The holidays are so close we can already smell the sunscreen and pool/beachside cocktails but before getting too excited, let’s brush up on water safety.
South Africa – There are only two to three weeks left before the holidays start (if you have a nice boss), so before you jet off, drive to your beach holiday or just flop into your own pool, let’s refresh the water safety tips.
As South Africa is blessed to have a very hot summer, it is almost a given that we will spend as much time as possible near open bodies of water, whether it be a dam, river, ocean or pool, just to stay cool.
The National Sea Rescue Institute (NSRI) shared its annual water safety report which includes the contact numbers of all the departments in every province as well as how to identify a riptide or rip current and what to do should you get swept up by one.
These are some helpful summer water safety tips.
- Only swim at beaches where and when lifeguards are on duty. They are only on duty from 10 am to 6 pm. Also, always swim between their flags, that way they can spot you faster should you be in distress.
- Don’t drink and swim, same applies for driving obviously.
- Don’t swim alone and also don’t leave children unsupervised ever, not even for a second.
- Children should be wearing safety floatation devices such as armbands, life-jackets and pool rings if they are not strong swimmers.
- When pools are not in use, gates should be closed, or pool nets need to be placed over the water to prevent children or animals from falling in the water.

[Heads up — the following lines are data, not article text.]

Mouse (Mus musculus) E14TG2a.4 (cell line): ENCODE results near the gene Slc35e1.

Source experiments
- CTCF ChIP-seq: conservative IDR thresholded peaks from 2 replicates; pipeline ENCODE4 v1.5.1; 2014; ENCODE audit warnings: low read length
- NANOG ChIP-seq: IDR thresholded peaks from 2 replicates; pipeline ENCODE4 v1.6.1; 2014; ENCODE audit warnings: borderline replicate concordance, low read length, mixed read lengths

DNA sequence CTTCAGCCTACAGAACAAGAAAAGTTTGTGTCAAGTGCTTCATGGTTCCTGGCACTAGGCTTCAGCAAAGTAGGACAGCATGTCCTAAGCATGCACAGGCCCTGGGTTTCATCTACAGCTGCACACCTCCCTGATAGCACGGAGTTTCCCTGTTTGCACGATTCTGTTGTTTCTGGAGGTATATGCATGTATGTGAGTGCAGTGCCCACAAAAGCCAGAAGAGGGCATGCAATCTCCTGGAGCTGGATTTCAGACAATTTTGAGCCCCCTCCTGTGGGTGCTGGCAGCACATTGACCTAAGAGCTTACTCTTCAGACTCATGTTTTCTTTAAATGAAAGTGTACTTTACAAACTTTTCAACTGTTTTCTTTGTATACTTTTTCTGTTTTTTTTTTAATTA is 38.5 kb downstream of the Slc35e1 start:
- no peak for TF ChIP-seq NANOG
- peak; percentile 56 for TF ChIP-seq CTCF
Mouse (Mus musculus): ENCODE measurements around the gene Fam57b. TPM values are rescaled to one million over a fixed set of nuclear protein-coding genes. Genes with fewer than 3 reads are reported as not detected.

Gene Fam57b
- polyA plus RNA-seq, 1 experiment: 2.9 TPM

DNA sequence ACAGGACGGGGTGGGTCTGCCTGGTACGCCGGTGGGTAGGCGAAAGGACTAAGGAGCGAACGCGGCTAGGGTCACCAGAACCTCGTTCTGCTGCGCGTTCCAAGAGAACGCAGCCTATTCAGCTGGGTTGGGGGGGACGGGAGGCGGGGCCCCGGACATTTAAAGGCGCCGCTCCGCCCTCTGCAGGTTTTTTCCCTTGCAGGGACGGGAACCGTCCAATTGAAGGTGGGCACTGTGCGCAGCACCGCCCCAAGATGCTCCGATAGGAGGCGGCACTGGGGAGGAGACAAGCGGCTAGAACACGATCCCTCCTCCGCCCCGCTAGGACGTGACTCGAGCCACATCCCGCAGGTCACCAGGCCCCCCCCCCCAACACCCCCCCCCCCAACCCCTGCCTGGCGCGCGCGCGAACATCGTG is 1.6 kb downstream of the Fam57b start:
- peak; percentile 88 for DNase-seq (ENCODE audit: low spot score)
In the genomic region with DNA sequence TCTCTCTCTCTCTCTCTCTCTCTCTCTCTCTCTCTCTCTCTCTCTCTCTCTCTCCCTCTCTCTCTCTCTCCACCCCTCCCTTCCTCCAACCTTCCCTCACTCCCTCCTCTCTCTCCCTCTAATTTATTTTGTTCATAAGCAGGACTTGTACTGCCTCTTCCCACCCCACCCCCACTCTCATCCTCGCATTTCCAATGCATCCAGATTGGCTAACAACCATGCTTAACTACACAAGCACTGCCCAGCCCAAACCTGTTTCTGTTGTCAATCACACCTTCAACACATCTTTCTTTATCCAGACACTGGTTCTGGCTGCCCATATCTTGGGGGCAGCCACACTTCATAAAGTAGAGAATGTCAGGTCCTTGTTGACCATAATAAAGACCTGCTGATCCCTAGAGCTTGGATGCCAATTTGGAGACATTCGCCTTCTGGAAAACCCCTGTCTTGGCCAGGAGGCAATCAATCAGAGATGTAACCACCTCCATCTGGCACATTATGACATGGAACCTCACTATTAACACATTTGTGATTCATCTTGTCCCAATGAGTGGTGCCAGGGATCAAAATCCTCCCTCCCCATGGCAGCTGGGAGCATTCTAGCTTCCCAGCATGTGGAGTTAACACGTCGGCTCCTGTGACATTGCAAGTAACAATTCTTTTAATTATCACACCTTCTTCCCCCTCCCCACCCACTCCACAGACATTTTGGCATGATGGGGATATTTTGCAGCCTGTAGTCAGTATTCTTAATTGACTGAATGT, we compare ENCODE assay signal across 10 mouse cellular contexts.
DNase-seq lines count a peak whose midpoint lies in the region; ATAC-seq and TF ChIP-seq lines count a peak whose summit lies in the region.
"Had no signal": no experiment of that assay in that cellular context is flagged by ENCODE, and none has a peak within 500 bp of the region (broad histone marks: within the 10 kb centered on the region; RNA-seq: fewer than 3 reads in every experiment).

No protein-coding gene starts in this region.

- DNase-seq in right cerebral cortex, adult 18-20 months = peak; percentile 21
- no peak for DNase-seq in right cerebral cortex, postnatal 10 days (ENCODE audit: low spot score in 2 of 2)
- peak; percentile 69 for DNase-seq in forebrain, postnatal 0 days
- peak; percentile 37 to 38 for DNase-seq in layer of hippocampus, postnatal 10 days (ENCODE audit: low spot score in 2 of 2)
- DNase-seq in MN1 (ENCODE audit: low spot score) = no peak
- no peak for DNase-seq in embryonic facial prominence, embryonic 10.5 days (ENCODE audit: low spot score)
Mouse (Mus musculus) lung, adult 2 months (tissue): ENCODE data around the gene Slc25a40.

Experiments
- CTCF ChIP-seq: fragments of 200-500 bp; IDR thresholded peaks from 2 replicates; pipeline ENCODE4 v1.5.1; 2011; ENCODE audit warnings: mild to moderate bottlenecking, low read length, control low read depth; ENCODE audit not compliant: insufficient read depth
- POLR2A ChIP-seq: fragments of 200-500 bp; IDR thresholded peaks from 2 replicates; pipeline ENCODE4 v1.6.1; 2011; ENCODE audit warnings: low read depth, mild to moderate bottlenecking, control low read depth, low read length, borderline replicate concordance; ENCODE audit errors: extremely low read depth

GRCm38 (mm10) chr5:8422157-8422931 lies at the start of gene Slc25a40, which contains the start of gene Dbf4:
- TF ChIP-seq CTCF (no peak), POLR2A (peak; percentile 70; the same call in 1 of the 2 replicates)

- As mentioned, the NSRI wish for you to know how to survive a rip current. Take a look at their poster below.
“If you swim between the lifeguard flags they will make sure that you are safe and well away from rip currents. If for some reason this is not possible do not swim.”
- Take note of all emergency contact numbers for your area or the area you will be staying at and save them on your phone. The universal number for the emergencies in SA is 112 on your cellphone.
- Pool floats should be avoided when windy. They can easily be blown towards deeper water.
- All water users should avoid being distracted by social media and constantly be aware of what is happening around them.
- Learn CPR, just in case; it is a useful skill to have no matter the season or reason.
The NSRI is about to embark on its busiest season, along with lifeguards and other emergency services so take care when travelling, swimming and all ’round holidaying. The NSRI rely on donations so if you would like to support them through the summer holidays, you can donate here.